Friday, August 30, 2013

New post following seasonal break: Analysis; crime labs come under scrutiny after" a string of shoddy, suspect and fraudulent results." Mark Hansen; American Bar Journal; (Must read. HL.)

STORY:  "Crime labs under the microscope after a string of shoddy, suspect and fraudulent results, by reporter Mark Hansen, to be published by the American Bar Journal on September 1, 2013.

GIST:  "Paul Giannelli, a law professor at Case Western Reserve University in Cleveland who has been studying crime lab failures for 20 years, says he used to think the problem was limited to the occasional misdeeds of a few bad apples. But given the many lab scandals that have gone undiscovered for so long, he’s come to the conclusion the problem is a systemic one that can only be remedied through regulation. “And we can’t delegate to a private organization what should rightfully be a function of the government,” Giannelli says. The shortcomings of the existing system have been well-documented, most notably in the National Academy of Sciences’ 2009 study of forensic science, which exposed serious flaws in the way crime labs operate.........Nobody really knows how many crime lab failures there are because we usually only hear about them when somebody who has been wrongfully convicted of a crime is exonerated through DNA testing. But we do know that there have been 310 post-conviction DNA exonerations in this country through the end of July, according to the Innocence Project, which works to free the innocent through DNA testing. And studies show that unverified or improper forensic science (defined as fraud, misconduct or the use of scientifically untested evidence) played a role in about 55 percent of those cases.........Raeder says pretrial discovery procedures and jury instructions must be changed to prevent forensic analysts from “fudging” the results of lab tests and “overreaching” when they testify. To that end, the ABA House of Delegates adopted two resolutions at its 2012 midyear meeting. One urges governments at all levels to adopt pretrial discovery procedures requiring crime labs to produce “comprehensive and comprehensible” reports that spell out the procedures used in an analysis; the results of the analysis; the identity, qualifications and opinions of the analyst and anybody else who participated in the testing; and any additional information that could bear on the validity of the test results. The other urges judges and lawyers to consider several factors in determining how expert testimony should be presented to a jury and in instructing juries how to evaluate that testimony. But before we do anything else, Neufeld says, we need to make sure that many of these forensic disciplines, developed by law enforcement agencies for use in law enforcement, are grounded in science. “Let’s start by putting forensic science on the scientific track,” he says."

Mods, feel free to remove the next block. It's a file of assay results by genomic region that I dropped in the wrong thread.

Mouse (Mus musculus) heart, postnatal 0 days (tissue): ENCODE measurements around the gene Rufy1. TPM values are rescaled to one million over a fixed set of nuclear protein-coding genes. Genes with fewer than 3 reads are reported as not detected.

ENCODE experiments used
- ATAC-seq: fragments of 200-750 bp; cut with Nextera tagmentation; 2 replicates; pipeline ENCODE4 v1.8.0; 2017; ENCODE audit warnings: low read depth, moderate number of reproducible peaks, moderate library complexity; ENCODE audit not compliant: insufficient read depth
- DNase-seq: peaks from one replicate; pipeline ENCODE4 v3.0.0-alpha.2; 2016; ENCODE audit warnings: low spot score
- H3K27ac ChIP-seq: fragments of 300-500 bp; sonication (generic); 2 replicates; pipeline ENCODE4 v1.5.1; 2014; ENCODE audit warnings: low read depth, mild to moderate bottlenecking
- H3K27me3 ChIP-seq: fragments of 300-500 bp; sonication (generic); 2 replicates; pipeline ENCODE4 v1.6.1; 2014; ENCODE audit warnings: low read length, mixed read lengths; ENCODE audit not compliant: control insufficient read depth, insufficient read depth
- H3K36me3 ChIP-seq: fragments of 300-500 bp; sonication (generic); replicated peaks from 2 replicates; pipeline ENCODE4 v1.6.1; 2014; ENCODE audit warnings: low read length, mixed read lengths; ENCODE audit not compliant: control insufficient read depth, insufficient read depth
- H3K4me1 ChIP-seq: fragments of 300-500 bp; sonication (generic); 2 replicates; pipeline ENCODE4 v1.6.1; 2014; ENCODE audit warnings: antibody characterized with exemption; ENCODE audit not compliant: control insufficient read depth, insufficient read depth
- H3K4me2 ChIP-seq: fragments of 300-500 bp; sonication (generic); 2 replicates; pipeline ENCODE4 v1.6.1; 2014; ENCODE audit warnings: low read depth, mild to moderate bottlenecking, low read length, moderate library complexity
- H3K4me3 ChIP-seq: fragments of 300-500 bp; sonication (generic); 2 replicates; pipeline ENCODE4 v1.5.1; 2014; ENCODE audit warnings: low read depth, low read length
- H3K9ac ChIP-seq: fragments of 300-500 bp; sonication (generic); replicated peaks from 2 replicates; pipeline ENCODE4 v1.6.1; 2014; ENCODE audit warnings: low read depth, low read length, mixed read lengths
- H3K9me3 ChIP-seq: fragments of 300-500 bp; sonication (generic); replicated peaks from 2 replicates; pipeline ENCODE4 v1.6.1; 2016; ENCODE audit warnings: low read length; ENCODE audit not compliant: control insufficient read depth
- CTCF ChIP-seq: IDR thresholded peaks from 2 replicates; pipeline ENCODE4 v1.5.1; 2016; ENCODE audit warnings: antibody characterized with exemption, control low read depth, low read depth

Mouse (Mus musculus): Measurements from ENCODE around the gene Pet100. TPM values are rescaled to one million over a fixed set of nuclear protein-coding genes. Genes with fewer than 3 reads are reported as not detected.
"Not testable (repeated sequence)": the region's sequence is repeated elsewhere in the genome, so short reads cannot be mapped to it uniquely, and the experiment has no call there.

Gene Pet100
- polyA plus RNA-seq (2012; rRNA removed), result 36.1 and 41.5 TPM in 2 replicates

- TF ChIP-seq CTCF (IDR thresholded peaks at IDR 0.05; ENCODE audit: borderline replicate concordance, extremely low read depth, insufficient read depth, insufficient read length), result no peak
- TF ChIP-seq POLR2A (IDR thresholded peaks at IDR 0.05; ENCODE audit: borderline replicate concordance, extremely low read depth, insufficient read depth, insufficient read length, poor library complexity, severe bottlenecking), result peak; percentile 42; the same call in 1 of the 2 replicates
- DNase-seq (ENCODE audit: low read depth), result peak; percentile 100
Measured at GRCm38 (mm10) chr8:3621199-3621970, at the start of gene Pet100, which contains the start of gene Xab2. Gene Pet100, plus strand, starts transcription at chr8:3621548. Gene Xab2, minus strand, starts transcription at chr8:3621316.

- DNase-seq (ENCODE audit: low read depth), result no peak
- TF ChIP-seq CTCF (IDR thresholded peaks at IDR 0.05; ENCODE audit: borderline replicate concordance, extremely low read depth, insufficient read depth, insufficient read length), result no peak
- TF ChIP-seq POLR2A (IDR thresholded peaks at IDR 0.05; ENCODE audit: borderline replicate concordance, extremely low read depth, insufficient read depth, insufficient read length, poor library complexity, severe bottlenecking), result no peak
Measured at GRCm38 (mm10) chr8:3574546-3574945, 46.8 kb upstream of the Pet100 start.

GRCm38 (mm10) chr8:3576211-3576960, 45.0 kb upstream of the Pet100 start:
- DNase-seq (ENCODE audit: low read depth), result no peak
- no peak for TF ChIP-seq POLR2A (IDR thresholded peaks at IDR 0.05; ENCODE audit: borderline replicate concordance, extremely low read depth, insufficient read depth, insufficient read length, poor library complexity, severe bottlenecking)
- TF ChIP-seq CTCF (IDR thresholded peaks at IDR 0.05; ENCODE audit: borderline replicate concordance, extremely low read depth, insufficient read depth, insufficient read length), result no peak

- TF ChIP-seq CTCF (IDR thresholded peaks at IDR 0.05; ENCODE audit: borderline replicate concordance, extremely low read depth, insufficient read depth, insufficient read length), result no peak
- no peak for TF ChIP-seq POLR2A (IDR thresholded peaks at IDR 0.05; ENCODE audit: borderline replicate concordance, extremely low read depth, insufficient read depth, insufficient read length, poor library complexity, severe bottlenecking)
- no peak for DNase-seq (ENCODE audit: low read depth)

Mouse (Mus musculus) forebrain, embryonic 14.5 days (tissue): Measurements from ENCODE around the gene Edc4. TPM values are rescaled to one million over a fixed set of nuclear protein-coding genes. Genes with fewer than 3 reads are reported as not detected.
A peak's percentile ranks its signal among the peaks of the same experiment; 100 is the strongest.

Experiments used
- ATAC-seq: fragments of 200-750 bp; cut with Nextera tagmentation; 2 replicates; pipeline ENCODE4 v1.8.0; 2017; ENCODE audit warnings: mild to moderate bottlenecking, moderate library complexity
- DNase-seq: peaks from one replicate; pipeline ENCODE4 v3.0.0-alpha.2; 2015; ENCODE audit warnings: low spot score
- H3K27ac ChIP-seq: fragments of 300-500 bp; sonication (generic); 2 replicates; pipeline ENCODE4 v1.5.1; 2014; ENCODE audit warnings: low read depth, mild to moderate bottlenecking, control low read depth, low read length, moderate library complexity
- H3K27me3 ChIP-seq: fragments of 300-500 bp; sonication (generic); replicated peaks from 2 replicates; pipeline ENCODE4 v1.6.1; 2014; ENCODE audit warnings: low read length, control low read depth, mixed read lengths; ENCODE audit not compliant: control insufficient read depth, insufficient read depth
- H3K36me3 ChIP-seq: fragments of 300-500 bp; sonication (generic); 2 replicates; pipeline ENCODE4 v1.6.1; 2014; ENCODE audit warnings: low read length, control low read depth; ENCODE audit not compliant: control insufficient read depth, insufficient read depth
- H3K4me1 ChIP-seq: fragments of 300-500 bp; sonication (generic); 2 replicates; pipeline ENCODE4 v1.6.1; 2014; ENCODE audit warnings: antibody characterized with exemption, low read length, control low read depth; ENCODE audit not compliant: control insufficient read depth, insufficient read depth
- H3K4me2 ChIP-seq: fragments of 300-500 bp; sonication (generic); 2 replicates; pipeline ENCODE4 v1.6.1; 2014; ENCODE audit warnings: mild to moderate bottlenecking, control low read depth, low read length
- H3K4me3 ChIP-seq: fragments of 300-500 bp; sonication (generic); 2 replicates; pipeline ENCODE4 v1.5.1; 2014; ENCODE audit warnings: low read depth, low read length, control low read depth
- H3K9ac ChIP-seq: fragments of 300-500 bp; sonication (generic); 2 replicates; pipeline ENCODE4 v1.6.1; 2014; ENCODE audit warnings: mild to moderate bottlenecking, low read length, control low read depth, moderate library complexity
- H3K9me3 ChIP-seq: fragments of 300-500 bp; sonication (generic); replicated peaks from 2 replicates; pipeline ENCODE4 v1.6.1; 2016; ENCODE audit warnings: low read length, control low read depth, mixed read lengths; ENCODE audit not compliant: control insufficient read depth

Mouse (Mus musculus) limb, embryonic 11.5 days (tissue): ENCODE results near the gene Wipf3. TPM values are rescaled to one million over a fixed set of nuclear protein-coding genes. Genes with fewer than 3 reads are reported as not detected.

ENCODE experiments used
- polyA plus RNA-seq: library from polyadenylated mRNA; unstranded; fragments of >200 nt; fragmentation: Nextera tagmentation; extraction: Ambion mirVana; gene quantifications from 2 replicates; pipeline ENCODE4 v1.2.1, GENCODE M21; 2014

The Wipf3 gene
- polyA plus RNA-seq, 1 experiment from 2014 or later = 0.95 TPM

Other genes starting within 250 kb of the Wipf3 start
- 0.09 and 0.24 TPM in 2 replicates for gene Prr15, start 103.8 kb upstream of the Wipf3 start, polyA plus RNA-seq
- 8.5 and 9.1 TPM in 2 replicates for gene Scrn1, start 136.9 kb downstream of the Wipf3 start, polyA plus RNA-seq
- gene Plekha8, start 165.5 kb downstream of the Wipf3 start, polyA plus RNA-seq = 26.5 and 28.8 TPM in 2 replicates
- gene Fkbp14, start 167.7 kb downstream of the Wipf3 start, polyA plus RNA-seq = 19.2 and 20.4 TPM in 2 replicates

The entire story can be found at:


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